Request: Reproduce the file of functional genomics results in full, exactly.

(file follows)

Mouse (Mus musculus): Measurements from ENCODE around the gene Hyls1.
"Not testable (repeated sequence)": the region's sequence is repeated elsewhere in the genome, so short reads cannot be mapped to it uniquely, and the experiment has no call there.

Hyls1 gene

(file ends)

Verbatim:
Mouse (Mus musculus): Measurements from ENCODE around the gene Hyls1.
"Not testable (repeated sequence)": the region's sequence is repeated elsewhere in the genome, so short reads cannot be mapped to it uniquely, and the experiment has no call there.

Hyls1 gene